Remember when software came on a physical medium like discs, USB sticks or punch cards? Me either. Software release lifecycles used to be lengthy - years-long in most cases.
As software flourished on the web, we grew accustomed to “moving fast and breaking things”. This approach has a lot of drawbacks. Not least because some customer bases are more sensitive to problems than others.
They still wanted to “move fast”, but not “break things”. The speed of the web, with the safety of physical releases.
The solution that many teams came up with was to mass up lots of work and then release it every so often. Taking the bad of both release systems. The lack of safety from a “move fast” release and the slow speed of physical releases.
It’s likely that you work in a place like this, or have worked there in the past. Organisations where DevOps are a secondary concern to the application itself. Places where “continuous delivery” is considered voodoo reserved for the FAANG’s.
I have found myself at these organisations all my working life. I quickly noticed the following patterns:
- Developers have little to no confidence that a new release will not break something.
- That low confidence means there is anxiety when it comes time to release.
- The time between releases meant upstream work causes conflicts.
- Manual testing cycles had to be done to establish any confidence.
- Bugs upon release caused finger pointing; with psychological safety diminishing as a result.
What can you do if you notice these patterns?
Set expectations of delivery time. Start by opening a discussion, with stakeholders, about what the expected time to ship new versions will be. Establishing these rough boundaries govern the setup of processes used to ship software. Generally speaking, shareholders will want features as soon as possible. But, if you are currently releasing once a month, you should aim to start releasing bi-weekly. Get a bit further along before promising to deploy 30-50 times a day like Instagram.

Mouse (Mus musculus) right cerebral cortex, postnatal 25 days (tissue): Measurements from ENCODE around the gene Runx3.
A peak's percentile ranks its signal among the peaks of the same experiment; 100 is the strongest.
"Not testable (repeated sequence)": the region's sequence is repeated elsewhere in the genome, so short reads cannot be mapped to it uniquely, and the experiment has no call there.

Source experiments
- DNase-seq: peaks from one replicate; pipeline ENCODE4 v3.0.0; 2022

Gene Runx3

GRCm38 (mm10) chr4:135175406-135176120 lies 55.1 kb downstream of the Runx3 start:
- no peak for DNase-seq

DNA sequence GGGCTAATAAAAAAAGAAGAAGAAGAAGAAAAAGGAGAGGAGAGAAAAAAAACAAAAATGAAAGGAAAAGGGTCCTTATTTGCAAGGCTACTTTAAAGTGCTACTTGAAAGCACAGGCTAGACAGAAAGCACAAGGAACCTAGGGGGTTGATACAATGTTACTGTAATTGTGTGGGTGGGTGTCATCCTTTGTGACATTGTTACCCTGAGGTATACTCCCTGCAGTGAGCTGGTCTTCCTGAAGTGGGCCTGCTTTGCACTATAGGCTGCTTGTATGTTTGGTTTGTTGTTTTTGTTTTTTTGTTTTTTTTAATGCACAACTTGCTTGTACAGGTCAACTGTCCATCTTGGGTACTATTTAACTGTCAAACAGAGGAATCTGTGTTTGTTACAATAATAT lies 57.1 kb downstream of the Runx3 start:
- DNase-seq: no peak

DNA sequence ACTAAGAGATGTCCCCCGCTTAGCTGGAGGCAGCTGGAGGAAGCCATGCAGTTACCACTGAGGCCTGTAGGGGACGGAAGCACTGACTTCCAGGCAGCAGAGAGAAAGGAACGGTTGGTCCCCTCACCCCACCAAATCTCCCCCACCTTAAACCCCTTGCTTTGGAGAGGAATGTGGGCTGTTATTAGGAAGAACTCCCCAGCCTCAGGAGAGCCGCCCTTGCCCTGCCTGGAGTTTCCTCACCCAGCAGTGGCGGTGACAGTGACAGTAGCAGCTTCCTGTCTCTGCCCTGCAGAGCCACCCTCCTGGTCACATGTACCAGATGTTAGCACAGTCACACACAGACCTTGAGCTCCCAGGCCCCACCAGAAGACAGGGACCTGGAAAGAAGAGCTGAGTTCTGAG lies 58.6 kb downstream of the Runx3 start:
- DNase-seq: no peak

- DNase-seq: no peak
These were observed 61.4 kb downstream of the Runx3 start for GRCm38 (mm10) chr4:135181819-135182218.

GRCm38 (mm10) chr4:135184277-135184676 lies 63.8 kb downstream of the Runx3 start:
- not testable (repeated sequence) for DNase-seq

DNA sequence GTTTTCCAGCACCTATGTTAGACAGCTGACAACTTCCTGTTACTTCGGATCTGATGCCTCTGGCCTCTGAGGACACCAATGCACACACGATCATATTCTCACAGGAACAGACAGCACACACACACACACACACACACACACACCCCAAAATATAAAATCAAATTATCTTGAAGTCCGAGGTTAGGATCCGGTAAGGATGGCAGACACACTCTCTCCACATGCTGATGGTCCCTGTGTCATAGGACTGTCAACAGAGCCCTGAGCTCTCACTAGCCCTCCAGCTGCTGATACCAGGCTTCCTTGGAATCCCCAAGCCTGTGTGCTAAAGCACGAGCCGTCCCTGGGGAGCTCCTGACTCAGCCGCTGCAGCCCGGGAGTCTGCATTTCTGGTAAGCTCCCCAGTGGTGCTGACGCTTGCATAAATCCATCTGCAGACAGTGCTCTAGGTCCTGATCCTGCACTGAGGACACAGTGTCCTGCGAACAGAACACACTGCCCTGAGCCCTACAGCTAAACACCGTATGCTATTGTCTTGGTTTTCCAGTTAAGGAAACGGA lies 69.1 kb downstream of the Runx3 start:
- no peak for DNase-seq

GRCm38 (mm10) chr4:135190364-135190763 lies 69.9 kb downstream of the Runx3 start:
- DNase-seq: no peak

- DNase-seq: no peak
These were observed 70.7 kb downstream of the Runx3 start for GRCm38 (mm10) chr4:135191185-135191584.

Make systems observable. Low confidence in releases often originates from systems with little observability. This means that if something does go wrong it’s a nightmare to figure out why. Before starting to increase deployment frequency, you need a system you trust. Focus on the fundamentals - searchable logging, automatic monitoring of key website pages and API endpoints (using UptimeRobot) and automatic tests (integration and unit at least).
Set small concise deliverables. Doing manual releases requires an immense amount of cognitive overhead. Having a small number of tickets and clear deliverables in each release reduces this cognitive load. There is less to remember to test and check. And other areas of the system are less likely to be affected. If releases are simple to do, it’s more likely they’ll get done.
Invest in your DevOps. This is the crucial technical step. There are many other articles about having top quality development tools to aid deployment, so I won’t add to them. But principally, look at the areas that take the most time or have the least confidence, and automate them. For example, a bash script written 2 years ago for bundling the app is unreliable, take time to address this.
Use Feature flags. Often releases get delayed because stakeholders don’t want to reveal new features to customers. Using feature flags allows you to ship unfinished features without breaking things for everyone. A further selling point for stakeholders is that feedback can be gathered from select customers before a full rollout is done.
Make mistakes a non-issue. If the risk of a new release causing a bug is on par with starting a nuclear war, people will shy away from it. By making it easy for developers (or better yet, a blue-green system) to rollback to the last known stable release, it will break down the fear around releasing.
Use checklists. Anything that cannot be automated (or you don’t have time to do so), should be made as programmatic as possible. Using checklists reduces the guesswork out of manual tasks. It means reliable releases are simple to do.
Shipping software faster is a mix of both cultural and technical aspects of an organisation. Both are equally as difficult. Work towards the “release nirvana” that awaits once these systems are set up. Your team will be rewarded with lower blood pressure and your business will be rewarded by getting and retaining more customers.